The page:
– Zoe Engels

Photo: Wikimedia

Telemedicine In BangladeshBangladesh, a South Asian country known for its river deltas and coastal regions, has faced rapid urbanization and environmental degradation due to large-scale flooding across the country. Increasing population density and environmental erosion have made many Bangladeshis the subjects of devastating poverty. In 2018, The World Bank reported that, while the situation in Bangladesh has drastically improved since the 1990s, 22 million people still fall below the poverty line. For many, this means their health is in jeopardy, health care education suffers compromise and access to medical services is nearly impossible.

Today, there is still a stigma surrounding the need for health care in certain rural regions of Bangladesh. One common saying is “rog pushai rakha.” In Bengali, the phrase translates to “stockpiling their diseases.” This refers to the lack of importance Bangladeshis have placed on their health care. In some cases, portrayals still show medicine as inaccessible and unnecessary. This mindset can spell trouble for those living in rural Bangladesh where medicine was not always widely available.

However, the emergence of new medical communication technology, known as telemedicine, is changing the outlook for health care in Bangladesh.

What Telemedicine is and How it Works

Telemedicine, sometimes called telehealth, is “a direct line — whether it’s a phone call, video chat or text message — to a physician or care provider via telecommunication.” It is a rapidly growing technology in the health care field around the world as it ensures easier access to those who may not otherwise receive medical care.

While the technology initially focused on elderly patients and those with disabilities, telemedicine is now helping people in countries with critical health care gaps caused by geography, limited numbers of physicians and financial restraints.

Telemedicine in Bangladesh

In Bangladesh, access to health care largely concentrates in urban areas. This means there is a large gap in health care between rural and urban areas. Seventy percent of Bangladeshis live in rural areas, according to the World Health Organization.

Telemedicine in Bangladesh is a recent advancement. In 1999, it first entered rural regions of Bangladesh that did not have easy access to medical care. While the initial care lacked critical technology infrastructure, the recent expansion of bandwidths and networks into rural areas has made telemedicine more accessible for Bangladeshis.

Moreover, the Bangladeshi government has taken steps to facilitate health care needs by establishing new telemedicine programs. In 2001, the government established a cooperative known as the Bangladesh Telemedicine Association to promote telemedicine organizations. In 2003, the Sustainable Development Network Program emerged to promote cooperation between different providers.

A boat delivers laptops, medical tools and prescription printing devices each week to rural areas in Bangladesh. Individuals in need of care can travel to temporary medical centers where they receive access to physician care through the internet. These checkups are similar to checkups that established medical centers offer where patients can describe their condition, ask questions and obtain prescription drugs.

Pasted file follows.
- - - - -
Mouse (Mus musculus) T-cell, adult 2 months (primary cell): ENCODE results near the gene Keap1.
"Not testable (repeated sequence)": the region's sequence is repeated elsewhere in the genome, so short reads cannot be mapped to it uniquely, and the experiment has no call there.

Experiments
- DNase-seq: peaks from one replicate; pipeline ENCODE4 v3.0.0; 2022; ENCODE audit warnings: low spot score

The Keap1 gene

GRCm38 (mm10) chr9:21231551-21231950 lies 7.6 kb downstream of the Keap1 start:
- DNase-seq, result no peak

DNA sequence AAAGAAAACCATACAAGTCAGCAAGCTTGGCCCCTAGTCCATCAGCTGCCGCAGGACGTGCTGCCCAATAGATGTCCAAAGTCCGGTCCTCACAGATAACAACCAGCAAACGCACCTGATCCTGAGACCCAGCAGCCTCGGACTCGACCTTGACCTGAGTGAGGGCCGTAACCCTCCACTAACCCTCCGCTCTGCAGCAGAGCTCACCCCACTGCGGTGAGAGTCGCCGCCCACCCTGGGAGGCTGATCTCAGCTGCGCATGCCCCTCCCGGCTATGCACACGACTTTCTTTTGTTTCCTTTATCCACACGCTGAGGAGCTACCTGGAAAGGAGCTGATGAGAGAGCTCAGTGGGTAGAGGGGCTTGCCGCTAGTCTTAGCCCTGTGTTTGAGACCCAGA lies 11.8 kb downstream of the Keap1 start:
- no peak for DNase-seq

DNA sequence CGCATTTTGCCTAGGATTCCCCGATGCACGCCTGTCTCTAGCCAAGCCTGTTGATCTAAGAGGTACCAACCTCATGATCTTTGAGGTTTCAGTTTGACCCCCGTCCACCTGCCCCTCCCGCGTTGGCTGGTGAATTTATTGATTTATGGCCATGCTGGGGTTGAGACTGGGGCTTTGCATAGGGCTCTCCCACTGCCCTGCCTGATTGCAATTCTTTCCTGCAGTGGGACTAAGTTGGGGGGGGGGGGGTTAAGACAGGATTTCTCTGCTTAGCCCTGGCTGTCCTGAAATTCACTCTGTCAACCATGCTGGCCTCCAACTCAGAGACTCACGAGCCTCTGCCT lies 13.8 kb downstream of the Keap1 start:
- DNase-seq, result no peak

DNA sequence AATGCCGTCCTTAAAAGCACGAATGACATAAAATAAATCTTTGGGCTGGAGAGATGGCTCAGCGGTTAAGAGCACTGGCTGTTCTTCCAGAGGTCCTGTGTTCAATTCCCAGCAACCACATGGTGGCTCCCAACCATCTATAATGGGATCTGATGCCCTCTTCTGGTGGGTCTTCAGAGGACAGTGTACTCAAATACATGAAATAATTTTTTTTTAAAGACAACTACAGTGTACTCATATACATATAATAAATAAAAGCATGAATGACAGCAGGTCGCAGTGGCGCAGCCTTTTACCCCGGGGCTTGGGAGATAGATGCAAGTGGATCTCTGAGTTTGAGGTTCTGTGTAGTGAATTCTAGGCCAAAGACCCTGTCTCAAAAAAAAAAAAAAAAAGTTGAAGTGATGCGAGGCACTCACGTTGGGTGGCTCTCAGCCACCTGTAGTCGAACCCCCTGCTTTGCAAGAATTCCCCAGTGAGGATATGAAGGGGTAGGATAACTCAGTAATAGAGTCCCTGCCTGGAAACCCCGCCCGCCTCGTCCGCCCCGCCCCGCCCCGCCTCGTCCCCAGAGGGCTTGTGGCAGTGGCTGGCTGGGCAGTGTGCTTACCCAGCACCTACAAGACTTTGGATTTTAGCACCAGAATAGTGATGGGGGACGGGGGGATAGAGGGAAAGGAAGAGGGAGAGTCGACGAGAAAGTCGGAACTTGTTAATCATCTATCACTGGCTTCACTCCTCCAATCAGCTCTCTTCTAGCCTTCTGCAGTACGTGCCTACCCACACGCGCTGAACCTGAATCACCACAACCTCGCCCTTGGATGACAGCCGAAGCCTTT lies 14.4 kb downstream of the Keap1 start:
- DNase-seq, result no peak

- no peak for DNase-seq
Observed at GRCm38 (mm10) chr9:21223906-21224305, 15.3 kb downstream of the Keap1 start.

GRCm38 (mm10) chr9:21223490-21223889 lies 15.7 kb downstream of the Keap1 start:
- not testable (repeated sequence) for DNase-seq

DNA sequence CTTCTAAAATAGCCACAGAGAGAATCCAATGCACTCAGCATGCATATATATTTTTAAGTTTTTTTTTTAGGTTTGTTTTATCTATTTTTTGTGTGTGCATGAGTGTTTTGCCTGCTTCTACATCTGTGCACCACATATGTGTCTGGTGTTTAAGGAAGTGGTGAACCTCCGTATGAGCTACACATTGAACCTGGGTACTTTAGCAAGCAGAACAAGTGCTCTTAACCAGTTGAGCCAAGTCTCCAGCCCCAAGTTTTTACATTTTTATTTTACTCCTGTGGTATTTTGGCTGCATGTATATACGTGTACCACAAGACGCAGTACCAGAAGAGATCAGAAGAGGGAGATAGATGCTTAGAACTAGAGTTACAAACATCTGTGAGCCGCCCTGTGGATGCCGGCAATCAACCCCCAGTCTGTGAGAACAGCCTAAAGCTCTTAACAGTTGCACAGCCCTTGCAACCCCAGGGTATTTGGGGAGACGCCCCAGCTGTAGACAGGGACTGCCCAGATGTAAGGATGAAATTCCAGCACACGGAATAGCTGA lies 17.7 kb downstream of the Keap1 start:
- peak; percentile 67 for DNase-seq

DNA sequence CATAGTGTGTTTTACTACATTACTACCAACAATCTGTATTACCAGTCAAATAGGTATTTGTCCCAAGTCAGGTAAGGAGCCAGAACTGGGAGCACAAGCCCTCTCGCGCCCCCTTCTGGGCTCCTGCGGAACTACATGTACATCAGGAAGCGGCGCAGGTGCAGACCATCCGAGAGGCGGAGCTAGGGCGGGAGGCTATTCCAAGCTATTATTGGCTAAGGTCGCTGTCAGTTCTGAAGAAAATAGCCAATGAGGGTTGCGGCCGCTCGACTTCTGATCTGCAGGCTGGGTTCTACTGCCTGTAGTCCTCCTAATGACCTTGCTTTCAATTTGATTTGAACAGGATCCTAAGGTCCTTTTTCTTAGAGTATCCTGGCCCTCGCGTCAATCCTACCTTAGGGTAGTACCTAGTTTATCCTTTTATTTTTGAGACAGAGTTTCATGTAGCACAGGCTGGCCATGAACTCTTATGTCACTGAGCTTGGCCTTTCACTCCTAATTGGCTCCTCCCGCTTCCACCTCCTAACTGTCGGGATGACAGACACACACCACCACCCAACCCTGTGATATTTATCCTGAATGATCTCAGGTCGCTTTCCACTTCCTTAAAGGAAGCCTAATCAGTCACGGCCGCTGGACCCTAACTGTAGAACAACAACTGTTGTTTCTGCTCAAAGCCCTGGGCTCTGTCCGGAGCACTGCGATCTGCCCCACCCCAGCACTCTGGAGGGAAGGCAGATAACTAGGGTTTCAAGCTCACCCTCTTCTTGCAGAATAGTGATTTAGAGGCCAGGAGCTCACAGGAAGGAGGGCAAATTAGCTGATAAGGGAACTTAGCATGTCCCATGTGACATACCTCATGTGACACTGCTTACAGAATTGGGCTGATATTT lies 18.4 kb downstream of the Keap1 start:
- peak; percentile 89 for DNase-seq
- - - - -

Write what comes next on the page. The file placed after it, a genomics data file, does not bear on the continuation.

Telemedicine in Bangladesh is beneficial for more than sickness. This new technology also allows individuals to ask questions concerning their personal development, their child’s development and their nutritional needs. For many, this is a life-changing experience that not only helps with illness but also expands the general knowledge and understanding of people who did not previously have access to such education.

Nonprofits Helping the Cause

The introduction of telemedicine in Bangladesh would not be possible without local cooperation. One non-governmental organization (NGO) helping the cause is Friendship Bangladesh. Friendship Bangladesh, an NGO started in 1994, emerged to “help poor people in remote and unaddressed communities in Bangladesh.” Its aid includes a variety of programs, including those focused on education, economic development, disaster management, citizenship and cultural preservation. The organization’s special emphasis on health care has led to the emergence of telehealth solutions.

The development of mHealth, an app that can diagnose up to 32 common illnesses, and SATMED, a satellite service that allows local NGOs to share patient information using the internet, are innovative solutions to the health care problems in Bangladesh. These programs, developed by Friendship Bangladesh, have dramatically increased access and improved the efficiency of health care.

In 2017, Friendship Bangladesh provided a total of 4.2 million people with access to Friendship’s health care, including 48,000 who garnered access to the mHealth app. Friendship also employed three floating hospitals with access to satellite communication and conducted 1,392 nutrition demonstrations to help educate people on nutritional needs.

In 2020, Friendship aims to increase the number of satellite clinic days, strengthen the nutritional demonstration sessions and maintain the current floating hospitals.

The Future of Medicine in Bangladesh

Most recently, in 2018, a new telemedicine technology entered Bangladesh. Teledaktar (TD) is the newest virtual medical service that is helping expand access to medical care, according to  NPR. By creating makeshift medical centers in rural regions with little access to health care, TD is further closing the gap between doctors and patients in the most rural areas of the country.